What they do at ice dancing, as I’m sure you’ve seen, is to relate to one another in beautiful and heartfelt ways. Ice dancing is like a giant Olympic Hallmark Card, except that after it’s done, you just sort of want to shoot yourself.

Obviously, the budget for these things is not ginormous.

The other night, during the compulsory round of this arcane event, they played something called “Tango Romantica” 23 times. The first dozen or so times, I was OK with it. After that, my ears began to bleed. Let me just suggest that fans who sat through three hours of “Tango Romantica” deserve gold medals of their own.

So I’m sitting there with blood trickling out of my ears. It’s freezing, because they keep the ice rink here at temperatures that cannot sustain human life (it’s the law). And I’m freezing, like I said, sitting on my hands and stuff, when one of the dancers — I think it was the guy — takes off his jacket. And he has no sleeves.


Now, nudity at skating events is nothing new. These kids always show up as if they’re headed off to high school — half dressed, shirts open, lots of cleavage,
the men more than the women. But this stunned even veteran ice dancing followers like me. When this guy took off his tux jacket and he had no sleeves, a gasp swept through the entire Pacific Coliseum.

I don’t know if you’ve ever been through something like that, but sometimes big arenas like this can be united by one great collective thought — the same
notion occurring to everyone universally. In this case, the collective thought was: “Holy spit, the French guy has no sleeves. Somebody call the maitre d’!”

Then the guy put on his jacket and the dancing resumed.

When they finish, their fans hurl things onto the ice in celebration: stuffed animals, some roses and I think a squid. There’s also a black jock-strappy kind of thing that I don’t want to think about.

Needless to say, ice dancing offers some unique parting gifts.

The next performers/exhibitionists are an American pair, Meryl Davis and Charlie White. That Charlie White has a head of hair on him, let me warn you — it looks like a small cocker spaniel hat.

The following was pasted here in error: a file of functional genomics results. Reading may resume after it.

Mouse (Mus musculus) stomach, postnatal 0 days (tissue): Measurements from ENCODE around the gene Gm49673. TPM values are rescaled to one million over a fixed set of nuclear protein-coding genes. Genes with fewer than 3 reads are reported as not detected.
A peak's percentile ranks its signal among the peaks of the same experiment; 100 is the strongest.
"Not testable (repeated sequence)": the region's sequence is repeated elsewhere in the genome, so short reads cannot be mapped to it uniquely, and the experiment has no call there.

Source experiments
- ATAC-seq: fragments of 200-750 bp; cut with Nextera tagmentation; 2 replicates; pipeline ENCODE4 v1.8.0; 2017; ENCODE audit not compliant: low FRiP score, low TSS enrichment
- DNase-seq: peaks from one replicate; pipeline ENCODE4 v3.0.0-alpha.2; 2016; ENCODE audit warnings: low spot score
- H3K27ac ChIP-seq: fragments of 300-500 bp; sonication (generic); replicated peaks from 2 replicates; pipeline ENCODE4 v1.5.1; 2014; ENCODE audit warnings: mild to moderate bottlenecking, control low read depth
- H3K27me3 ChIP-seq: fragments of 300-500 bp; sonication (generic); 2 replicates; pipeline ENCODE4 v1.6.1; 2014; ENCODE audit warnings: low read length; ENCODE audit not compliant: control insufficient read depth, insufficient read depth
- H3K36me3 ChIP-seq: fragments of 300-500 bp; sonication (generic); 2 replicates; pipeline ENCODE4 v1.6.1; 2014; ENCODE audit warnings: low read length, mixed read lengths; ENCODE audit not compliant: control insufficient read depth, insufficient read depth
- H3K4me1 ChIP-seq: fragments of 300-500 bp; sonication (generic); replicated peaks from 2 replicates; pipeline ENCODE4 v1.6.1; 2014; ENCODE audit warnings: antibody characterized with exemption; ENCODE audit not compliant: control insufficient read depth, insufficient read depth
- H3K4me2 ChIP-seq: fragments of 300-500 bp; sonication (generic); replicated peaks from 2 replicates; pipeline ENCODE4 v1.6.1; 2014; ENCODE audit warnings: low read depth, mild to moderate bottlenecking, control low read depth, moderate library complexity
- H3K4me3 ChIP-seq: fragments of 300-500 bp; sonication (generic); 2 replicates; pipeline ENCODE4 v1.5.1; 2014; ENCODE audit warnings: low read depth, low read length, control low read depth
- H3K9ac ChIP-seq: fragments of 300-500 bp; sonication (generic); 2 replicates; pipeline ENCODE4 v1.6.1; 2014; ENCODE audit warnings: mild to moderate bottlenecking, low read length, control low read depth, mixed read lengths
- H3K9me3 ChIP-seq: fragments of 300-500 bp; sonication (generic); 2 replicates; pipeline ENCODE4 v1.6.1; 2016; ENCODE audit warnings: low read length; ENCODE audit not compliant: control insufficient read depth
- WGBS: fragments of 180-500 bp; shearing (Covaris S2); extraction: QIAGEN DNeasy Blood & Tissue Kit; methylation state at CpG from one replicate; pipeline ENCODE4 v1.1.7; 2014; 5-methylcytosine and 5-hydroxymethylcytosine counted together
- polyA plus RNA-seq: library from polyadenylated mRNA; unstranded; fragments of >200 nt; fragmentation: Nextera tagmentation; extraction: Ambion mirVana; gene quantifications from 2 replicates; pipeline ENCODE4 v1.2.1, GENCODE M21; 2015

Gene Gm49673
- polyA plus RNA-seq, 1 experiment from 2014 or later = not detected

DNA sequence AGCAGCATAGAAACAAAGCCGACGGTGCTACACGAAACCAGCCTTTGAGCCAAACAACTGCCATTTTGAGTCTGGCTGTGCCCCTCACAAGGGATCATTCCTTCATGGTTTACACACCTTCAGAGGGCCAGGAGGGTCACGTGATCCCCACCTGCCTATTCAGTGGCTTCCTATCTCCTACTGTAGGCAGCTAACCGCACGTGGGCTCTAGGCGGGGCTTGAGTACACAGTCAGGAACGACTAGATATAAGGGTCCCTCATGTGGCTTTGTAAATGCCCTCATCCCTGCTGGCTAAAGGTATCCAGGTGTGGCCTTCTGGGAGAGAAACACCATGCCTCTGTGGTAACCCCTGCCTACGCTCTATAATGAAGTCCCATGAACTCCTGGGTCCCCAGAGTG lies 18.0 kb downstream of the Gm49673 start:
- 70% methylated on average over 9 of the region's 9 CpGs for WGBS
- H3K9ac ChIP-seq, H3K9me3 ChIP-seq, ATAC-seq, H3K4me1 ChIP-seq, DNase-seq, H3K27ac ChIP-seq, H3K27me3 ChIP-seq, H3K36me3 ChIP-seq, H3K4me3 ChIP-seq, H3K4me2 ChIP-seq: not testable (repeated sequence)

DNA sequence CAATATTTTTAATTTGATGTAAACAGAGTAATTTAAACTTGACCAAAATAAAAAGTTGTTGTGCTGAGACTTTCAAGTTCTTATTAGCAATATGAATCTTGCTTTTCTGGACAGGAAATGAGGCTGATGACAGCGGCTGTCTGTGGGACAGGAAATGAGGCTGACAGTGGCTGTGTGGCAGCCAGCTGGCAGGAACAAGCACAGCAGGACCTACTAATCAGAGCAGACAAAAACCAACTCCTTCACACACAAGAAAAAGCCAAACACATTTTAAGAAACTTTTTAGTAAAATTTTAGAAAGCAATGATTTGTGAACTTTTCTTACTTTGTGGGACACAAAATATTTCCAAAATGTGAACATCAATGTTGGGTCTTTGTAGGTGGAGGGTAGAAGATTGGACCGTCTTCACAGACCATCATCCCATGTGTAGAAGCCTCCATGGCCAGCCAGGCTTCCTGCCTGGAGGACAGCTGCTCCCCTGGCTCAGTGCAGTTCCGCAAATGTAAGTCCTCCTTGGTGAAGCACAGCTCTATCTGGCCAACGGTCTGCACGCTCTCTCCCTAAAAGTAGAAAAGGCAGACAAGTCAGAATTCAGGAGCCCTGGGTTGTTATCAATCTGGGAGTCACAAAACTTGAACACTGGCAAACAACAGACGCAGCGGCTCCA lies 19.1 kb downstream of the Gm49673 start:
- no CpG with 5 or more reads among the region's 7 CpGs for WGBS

The Americans are a handsome couple. He’s very fair and she’s darker. They use this to their advantage and skate well in these compulsories, moving into first place.

Up next, a Japanese couple: Cathy Reed and Chris Reed. I know, that didn’t sound very Japanese to me either. I guess diversity is catching on everywhere.

When the Reeds are done, another couple comes out — I think they might be vampires. Or maybe they’re just Russian.

What makes it so hard to tell vampires from the regular skaters is that many of the women — and no doubt some of the men — are wearing what the kids refer to as “heavy raccoon makeup.”

Believe me, this is pretty goth stuff. If any raccoons were watching at home, I’m sure one raccoon turned to the other and said: “You know, Audrey, even for me that’s just way too much eyeliner.”

Anyway, this is a celebratory piece about ice dancing, obviously, so I think it would be good to end it on a high note.

On Sunday, they’re holding yet another major stepping stone in this majestic event, something called the “original dance.” Plan your day accordingly.

Just my luck, I have hockey tickets.”

Speaking of hockey- here is Bob Ryan’s take, from the Boston Globe, about that stirring game where we (the US NHL’ers) beat
Canada (Canadian NHL’ers) 5-3.
“It’s the Olympics, so you must always remember the context.
“It’s a huge win for us,’’ said US defenseman Jack Johnson. “But they didn’t give us any medals tonight.’’
True enough, but it was US 5, Canada 3, and so I say to you and yours . . .
How ’bout dem Yanks?
And how ’bout the game of hockey, which, when it contains both the background and the set-up this one had, and the execution on display from some of the world’s greatest players, can stake a claim as the world’s most dramatic team sport?
Tell me any of the 18,561 in attendance at the Canada Hockey Place or the millions watching worldwide were just sitting there watching calmly as the
desperate Canadians peppered US goaltender Ryan Miller in the final three minutes, only to see the game decided on one of the greatest empty-net goals
imaginable when hometown hero Ryan Kesler outfought Corey Perry for the puck and swatted it home for the clincher with 44.7 seconds left.